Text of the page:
The rise of the Mountain West Conference
On Sunday, Wyoming coach Larry Shyatt stepped onto the pulpit and evangelized like a Southern Baptist preacher.
But the Good Book wasn't the subject of his sermon.
"Our league is finally getting national recognition," he told ESPN.com. "Our bottom [tier] isn't acting like a bottom [tier]. We have a situation where there couldn't be a coach who's really comfortable at home or on the road in our league this year. There's no way. And that's odd."
The Mountain West's growth is one of most surprising developments of the 2012-13 season.
Joe Lunardi's latest bracket on ESPN.com features six of the Mountain West's nine teams. The conference is ranked second behind the Big Ten in overall RPI. And six Mountain West squads are ranked among the top 55 squads in Ken Pomeroy's ratings.
Those teams -- Boise State, UNLV, New Mexico, San Diego State, Wyoming and Colorado State -- are all ranked in the RPI's top 50.
"The top half of the league has been performing at a high level nationally for years and now the so-called lower division is winning at a high percentage," Mountain West commissioner Craig Thompson said via email. "When half the league is .500 in league play after the first two weeks, you know you have a very deep conference."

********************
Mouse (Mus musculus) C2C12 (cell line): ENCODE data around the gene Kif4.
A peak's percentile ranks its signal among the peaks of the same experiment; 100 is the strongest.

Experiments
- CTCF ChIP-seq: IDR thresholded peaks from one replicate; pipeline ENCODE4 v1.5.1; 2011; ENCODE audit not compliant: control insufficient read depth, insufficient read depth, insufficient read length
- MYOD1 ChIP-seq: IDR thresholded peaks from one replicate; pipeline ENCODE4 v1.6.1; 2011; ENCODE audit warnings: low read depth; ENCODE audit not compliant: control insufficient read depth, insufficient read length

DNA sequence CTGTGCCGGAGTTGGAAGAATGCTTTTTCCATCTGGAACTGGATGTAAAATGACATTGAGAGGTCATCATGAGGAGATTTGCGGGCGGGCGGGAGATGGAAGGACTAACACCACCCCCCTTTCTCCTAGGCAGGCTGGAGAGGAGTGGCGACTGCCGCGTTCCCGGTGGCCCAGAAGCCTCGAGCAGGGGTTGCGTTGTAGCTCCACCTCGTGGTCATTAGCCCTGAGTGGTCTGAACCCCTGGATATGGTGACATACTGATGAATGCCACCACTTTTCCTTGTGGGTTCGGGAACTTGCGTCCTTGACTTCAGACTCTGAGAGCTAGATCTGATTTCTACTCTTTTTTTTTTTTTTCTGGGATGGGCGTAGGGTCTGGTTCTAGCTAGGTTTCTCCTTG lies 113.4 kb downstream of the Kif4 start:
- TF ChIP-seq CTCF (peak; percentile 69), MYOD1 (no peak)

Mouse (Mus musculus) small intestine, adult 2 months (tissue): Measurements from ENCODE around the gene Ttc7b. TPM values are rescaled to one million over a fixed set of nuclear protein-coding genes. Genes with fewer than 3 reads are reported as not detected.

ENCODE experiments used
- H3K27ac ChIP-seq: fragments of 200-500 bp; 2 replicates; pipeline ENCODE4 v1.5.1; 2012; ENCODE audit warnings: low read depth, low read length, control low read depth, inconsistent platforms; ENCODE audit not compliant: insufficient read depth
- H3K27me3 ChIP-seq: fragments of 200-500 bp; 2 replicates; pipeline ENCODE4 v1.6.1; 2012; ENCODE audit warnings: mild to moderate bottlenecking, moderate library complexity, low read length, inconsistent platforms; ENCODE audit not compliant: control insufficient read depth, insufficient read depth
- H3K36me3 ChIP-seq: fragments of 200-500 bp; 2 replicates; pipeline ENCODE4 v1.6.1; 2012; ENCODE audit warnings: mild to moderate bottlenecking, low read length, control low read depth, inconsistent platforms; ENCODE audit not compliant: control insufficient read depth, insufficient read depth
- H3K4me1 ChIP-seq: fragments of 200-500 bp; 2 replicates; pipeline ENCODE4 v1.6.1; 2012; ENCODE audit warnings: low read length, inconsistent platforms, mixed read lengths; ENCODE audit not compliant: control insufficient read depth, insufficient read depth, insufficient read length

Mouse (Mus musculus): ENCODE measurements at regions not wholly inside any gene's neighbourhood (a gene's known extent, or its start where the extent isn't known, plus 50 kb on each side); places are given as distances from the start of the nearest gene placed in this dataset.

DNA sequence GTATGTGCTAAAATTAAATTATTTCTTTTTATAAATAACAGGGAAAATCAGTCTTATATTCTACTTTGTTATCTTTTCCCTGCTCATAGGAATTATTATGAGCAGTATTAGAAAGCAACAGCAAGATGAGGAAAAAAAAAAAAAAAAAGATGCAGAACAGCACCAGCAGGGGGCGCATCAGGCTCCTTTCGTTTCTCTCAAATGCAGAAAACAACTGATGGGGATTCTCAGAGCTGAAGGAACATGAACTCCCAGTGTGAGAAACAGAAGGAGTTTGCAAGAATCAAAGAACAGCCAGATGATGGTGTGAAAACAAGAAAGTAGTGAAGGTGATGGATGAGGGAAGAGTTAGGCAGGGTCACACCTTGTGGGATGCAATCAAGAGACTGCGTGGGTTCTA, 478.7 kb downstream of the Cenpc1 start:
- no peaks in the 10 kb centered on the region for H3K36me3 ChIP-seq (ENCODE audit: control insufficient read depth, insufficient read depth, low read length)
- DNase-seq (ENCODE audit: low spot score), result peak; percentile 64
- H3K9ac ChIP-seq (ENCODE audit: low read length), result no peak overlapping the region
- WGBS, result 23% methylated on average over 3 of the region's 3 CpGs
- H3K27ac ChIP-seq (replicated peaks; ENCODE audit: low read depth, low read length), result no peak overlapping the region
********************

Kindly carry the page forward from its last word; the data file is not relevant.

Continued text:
The combination of quality and parity has created a high level of uncertainty in the conference. Saturday's results exemplified its unpredictability.
San Diego State, ranked 15th at the time, scored just nine points in the first half of a 58-45 road loss at Wyoming. Colorado State outplayed the same UNLV team that defeated San Diego State on the road last week in a 66-61 victory. Air Force scored 91 points in a win over short-handed Boise State.
Entering this week, six teams are at .500 or better in conference play. New Mexico is 3-0, but Lobos coach Steve Alford said he doesn't believe any team has truly separated itself from the field yet.
"The parity in the league just keeps getting stronger," Alford said. "It's not like there's one team that's 9-10 deep on a given night."
The Mountain West may begin to establish a more concrete hierarchy in the coming days. Colorado State travels to New Mexico on Wednesday. UNLV will host Wyoming on Thursday. On Saturday, New Mexico will play at San Diego State and Air Force will go to Wyoming.
It's a fascinating slate, but it's just as intriguing to consider the conference's overall position.
Most of the Mountain West's teams encounter geographic quandaries in recruiting. They're either in remote locations or Pac-12 country. Yet they've matured individually with experience, talent and the development of their unheralded prospects.
"We're not going to get the five-star guy," said Colorado State's Larry Eustachy. "But a lot of stuff comes with the five-star guy. About nine million suitcases, a lot of baggage, a lot of entourage. So you've gotta find the guy that plays well against the five-star kid in the summer but isn't as highly recruited. And believe me, there's a lot of them."